Continuing with the theme of talking ’bout the Knicks, because all 4 of my readers seem to like talking ’bout the Knicks…
It looks like the Knicks are good for the first time in a while, and, now that they’re good, it’s a good time to look back on the lost decade and see what we can learn about basketball from the debacle that just occurred in MSG for more than 10 years. (Some may say that 31 games into a season is too early to declare a team a success — especially when that team is currently the 6th seed in the Eastern Conference. To those people, I say that each of the top 7 guys on the Knicks has proven that he has two legs and a pulse, and that alone is a vast improvement over the recent Knicks teams. Whatever else one thinks about the Knicks, there’s clearly some kind of improvement taking place here.)
To me, there are three main lessons:
1. Don’t sign lousy players to expensive, long-term contracts. I know that sounds kind of obvious, but the lesson is often overlooked, and not only by the Knicks. To all of the NBA GM’s reading this blog right now (ahem), let me make this simple for you… the only guys worth big money for multiple years are proven stars who are at or near their peak. Not guys who strung together a few good games in a row (e.g. Jerome James). Not role players (e.g. Jared Jefferies). Not players on the wrong side of the peak of their career (e.g. Allan Houston). Not guys who might be good if they lose 30 pounds (e.g. Eddie Curry). Hell. I might be good if I lose 30 pounds.
Look, people. If you’re going to have a bad team, you want to be young, and cheap. That way, the guys you have will get better, and you’ll have room to bring in other guys. If you’re going to have an expensive team, you want to be good immediately. If you’re bad, and you have guys with big contracts, and you don’t have young players with talent, well, then you’re just stuck. And then you might be bad for a looonnng time. You simply can’t afford to tie up big money on guys who haven’t proven themselves capable of being a top player on a good team.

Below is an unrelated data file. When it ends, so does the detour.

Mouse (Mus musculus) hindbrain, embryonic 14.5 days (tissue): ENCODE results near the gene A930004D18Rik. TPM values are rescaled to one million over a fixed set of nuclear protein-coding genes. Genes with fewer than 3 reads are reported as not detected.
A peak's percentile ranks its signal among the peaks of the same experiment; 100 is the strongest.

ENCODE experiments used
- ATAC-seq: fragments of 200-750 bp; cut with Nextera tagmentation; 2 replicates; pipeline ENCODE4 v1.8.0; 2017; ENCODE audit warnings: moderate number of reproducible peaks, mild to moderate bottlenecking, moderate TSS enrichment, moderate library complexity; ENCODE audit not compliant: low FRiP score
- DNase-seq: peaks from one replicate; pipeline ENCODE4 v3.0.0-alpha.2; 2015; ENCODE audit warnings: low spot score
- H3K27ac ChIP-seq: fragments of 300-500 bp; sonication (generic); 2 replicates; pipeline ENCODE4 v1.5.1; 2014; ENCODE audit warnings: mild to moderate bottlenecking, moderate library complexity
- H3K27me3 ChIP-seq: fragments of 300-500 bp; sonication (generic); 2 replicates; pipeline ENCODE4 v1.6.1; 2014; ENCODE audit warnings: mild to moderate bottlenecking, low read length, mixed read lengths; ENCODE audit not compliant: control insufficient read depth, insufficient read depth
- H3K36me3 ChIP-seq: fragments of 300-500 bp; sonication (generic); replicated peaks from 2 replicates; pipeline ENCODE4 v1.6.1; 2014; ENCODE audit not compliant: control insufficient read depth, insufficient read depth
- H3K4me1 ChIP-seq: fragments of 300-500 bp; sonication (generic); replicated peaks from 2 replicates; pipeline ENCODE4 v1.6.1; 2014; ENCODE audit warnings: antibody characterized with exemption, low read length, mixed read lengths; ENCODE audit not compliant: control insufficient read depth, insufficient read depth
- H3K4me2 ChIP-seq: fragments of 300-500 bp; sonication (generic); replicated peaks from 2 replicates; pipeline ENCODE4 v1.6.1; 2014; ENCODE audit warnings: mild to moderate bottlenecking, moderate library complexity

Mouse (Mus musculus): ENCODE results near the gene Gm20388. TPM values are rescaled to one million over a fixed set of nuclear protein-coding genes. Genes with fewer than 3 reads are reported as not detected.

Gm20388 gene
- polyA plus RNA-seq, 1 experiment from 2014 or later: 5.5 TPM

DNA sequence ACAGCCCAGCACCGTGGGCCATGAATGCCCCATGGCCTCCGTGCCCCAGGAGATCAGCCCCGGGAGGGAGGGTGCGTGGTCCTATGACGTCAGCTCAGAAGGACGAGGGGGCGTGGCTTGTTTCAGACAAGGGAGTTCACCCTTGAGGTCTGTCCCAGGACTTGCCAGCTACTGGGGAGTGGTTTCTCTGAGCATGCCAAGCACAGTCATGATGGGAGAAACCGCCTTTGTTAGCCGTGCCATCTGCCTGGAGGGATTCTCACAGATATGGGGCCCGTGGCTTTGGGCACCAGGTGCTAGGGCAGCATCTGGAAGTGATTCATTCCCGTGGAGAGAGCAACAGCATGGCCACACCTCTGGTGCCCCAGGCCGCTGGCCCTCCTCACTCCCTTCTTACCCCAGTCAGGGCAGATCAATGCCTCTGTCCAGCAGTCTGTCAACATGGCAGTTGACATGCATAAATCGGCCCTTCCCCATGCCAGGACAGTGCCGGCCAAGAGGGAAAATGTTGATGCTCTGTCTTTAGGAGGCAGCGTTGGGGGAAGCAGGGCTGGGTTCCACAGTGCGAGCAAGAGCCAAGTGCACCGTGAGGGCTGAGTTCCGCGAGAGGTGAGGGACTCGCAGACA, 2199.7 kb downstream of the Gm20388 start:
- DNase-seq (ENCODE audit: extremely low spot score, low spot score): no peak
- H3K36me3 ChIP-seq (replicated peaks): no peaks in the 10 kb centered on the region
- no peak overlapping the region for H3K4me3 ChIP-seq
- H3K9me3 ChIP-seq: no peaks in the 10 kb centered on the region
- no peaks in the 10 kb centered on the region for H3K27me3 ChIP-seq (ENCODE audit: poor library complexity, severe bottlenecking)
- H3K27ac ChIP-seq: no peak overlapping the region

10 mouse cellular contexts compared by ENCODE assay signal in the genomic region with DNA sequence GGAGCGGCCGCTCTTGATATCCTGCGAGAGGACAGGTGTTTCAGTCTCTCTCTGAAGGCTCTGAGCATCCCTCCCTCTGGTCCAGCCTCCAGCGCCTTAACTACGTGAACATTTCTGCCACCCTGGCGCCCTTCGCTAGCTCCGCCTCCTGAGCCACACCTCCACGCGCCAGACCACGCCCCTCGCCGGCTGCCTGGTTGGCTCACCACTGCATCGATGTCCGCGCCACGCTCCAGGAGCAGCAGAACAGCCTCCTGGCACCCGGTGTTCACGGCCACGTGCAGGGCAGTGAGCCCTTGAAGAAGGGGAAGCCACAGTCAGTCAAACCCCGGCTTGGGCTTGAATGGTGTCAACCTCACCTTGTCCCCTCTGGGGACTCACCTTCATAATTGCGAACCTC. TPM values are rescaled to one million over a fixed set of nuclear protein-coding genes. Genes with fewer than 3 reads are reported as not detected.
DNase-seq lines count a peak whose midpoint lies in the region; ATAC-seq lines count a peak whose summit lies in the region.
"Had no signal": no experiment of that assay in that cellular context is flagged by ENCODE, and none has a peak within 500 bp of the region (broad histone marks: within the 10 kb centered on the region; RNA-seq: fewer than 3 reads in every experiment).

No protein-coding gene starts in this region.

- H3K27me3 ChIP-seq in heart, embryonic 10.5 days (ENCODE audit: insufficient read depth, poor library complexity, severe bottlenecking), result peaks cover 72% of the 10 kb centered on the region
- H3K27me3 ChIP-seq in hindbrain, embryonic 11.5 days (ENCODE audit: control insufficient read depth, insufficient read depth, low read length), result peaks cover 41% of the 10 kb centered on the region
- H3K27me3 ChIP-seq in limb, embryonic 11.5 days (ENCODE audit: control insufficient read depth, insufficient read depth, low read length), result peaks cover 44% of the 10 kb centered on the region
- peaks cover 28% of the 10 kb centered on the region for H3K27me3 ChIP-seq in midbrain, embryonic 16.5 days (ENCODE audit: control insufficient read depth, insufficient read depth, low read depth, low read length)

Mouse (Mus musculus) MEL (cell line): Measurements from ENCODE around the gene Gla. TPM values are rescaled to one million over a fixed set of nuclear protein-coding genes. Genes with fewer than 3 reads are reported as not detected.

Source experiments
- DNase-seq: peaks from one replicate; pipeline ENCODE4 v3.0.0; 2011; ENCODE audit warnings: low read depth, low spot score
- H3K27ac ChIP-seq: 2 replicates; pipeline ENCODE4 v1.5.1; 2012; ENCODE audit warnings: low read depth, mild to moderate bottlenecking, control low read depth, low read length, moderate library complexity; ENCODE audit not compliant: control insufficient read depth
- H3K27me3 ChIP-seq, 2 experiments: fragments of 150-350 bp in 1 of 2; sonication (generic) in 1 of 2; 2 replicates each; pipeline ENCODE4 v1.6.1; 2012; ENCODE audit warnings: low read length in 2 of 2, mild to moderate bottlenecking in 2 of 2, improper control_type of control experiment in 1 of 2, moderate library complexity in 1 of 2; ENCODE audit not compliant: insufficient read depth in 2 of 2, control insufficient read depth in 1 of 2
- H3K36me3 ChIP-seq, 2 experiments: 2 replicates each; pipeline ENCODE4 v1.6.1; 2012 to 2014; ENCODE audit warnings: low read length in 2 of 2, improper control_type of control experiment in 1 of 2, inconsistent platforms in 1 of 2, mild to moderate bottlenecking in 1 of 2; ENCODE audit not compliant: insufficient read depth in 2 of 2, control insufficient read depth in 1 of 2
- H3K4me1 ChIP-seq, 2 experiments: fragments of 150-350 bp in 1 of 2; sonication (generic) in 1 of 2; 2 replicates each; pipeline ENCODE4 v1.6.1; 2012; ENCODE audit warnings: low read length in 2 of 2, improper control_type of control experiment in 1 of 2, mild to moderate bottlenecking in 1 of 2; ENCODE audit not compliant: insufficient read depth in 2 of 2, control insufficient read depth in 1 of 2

2. Coaching, at the NBA level, is overrated. The Knicks had a few accomplished coaches during their decade of disaster. For starters, they had Larry Brown, whose resume
is 14 pages long has a bunch of impressive accomplishments on it. And they had Isiah, who coached the Pacers to some success, and Mike D’Antoni, who has won Coach of the Year before. None of these guys was able to turn things around. Things only started to get turned around when Felton started dishing, Gallo started swishing, and Amar’e started dunking on defenders’ faces.
To be clear, good coaching might be what separates the great teams from the good ones, or the good ones from the average ones. But a good coach can’t make a bad team a contender, so, if you’re bad, it makes much more sense to spend money on new players than it does to spend money on an expensive coach.
3. When in doubt, draft the guy who played four years in college. One of the few things the Knicks got right during the lost decade was drafting David Lee. They got him at #30. Then, this year, they got Landry Fields at #39. Both of them were four-year college players. I don’t think it’s a coincidence.
Am I missing anything, Knicks fans? Getting anything wrong? If so, I hope you’ll add your thoughts in the comments section.
I think the other lessons are that you are better off hitting rock bottom than trying to rebuild on the fly and that you should trade all of your first draft picks, because that is the easiest way (i.e. Lee and Fields) to add talent
Couldnt agree more with that, very attractive article